What Pine, Leavy and Keane, and indeed the Ryan Report itself, fail to point out is that most people agreed with the use of corporate punishment to discipline children and that corporate punishment was widely used in the home by parents themselves and in public and private schools with the approval of parents. The use of corporate punishment in Industrial Schools was legal at the time and most instances of corporate punishment would not have been actionable unless the child suffered permanent physical damage. Parents, teachers, and those in loco parentis had the right to beat children. Therefore, the climate of fear engendered by the corporal punishment regime in industrial schools was not exceptional because fear was the primary method used by society to control children.

 

Lumpy Talbot

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The Gardai published a report on their monitoring of claims made under the Ryan Commission report. Out of the 14,000 odd cases (NOT 170k, I should point out) they found precisely one case of an attempted false claim.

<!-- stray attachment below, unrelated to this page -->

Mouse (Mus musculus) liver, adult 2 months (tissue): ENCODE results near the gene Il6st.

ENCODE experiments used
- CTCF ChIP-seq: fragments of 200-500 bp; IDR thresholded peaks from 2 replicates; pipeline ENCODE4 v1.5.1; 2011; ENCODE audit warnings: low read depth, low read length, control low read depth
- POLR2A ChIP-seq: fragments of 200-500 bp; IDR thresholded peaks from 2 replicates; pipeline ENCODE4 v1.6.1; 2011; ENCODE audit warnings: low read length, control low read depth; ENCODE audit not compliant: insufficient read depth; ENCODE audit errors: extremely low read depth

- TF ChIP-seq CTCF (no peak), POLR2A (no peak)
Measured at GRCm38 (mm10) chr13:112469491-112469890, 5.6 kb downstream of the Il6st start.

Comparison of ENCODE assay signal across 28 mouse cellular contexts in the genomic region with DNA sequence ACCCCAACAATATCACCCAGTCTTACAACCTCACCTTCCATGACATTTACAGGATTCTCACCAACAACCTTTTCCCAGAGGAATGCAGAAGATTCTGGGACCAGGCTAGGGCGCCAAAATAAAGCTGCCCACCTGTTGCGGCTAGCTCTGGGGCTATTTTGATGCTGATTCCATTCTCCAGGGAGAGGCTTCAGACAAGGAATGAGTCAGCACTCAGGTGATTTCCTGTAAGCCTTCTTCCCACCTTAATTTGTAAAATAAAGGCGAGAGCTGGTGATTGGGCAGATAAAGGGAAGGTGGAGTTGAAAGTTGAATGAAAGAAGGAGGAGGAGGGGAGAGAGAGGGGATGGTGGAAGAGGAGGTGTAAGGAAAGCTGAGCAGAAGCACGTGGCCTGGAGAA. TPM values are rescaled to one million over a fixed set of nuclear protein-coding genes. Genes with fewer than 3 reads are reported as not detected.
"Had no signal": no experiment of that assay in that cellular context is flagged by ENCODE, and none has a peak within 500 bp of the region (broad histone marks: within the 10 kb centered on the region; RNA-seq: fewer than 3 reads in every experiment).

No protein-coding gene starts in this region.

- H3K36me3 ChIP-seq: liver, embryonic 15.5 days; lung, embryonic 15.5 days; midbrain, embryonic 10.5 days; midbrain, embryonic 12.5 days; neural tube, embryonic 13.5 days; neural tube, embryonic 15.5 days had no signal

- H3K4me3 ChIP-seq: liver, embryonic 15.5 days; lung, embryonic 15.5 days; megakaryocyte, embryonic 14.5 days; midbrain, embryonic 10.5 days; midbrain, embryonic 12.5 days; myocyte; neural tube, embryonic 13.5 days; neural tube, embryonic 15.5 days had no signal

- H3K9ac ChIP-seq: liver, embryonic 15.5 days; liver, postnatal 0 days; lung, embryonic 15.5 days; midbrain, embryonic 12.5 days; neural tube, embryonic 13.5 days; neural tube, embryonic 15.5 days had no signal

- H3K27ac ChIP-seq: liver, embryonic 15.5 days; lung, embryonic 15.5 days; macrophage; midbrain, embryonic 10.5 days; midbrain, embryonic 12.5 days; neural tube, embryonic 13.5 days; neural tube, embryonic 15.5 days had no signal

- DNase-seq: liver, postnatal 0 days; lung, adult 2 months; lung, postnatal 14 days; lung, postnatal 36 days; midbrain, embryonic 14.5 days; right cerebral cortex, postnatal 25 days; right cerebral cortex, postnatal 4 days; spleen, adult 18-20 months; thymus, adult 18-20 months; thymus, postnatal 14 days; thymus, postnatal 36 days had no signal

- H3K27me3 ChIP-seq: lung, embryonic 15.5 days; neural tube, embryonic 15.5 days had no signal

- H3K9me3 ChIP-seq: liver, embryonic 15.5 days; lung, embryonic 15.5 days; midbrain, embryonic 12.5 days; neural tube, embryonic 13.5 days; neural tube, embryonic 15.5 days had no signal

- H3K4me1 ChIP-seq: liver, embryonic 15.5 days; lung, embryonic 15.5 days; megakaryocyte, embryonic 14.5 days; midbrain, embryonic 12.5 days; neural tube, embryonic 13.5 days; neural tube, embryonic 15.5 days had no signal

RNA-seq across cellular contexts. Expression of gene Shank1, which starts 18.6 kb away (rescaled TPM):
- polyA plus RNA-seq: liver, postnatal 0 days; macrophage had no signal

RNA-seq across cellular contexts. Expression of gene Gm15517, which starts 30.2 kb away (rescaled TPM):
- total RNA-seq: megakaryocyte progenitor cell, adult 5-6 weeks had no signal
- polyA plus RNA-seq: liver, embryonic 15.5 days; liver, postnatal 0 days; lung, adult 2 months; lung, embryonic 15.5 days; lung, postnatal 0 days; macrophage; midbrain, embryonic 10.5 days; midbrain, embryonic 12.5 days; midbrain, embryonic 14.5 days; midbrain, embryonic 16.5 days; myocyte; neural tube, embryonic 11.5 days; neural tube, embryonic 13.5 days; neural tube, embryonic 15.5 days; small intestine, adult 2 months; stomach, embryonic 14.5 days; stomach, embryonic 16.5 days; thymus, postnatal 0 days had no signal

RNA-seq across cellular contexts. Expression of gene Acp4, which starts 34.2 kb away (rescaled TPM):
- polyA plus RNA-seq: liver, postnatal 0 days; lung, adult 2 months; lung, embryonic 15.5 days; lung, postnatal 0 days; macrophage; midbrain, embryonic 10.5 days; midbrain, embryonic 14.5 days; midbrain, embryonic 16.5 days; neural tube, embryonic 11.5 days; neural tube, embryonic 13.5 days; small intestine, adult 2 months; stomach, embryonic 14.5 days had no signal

But this OP gives Cattlewiper and fellow seekers of truth the opportunity to claim that they poor church was blackguarded. Despite the conclusion of the Ryan Report that abuse was 'endemic' in catholic religious institutions. And the admission and apologies from those orders.
 

Lumpy Talbot

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I'd further point out that the Ryan Report had the name of the catholic church's home grown inadequates covered up with false names in the report- ostensibly to prevent prejudicing subsequent prosecutions.

None of which happened. So the Ryan Report was once again one of these occasional pretences that the Irish state goes through periodically in the hope they can finally put the whole issue to bed.

And of course ultimately only makes the extended cover-up more visible.
 

StarryPlough01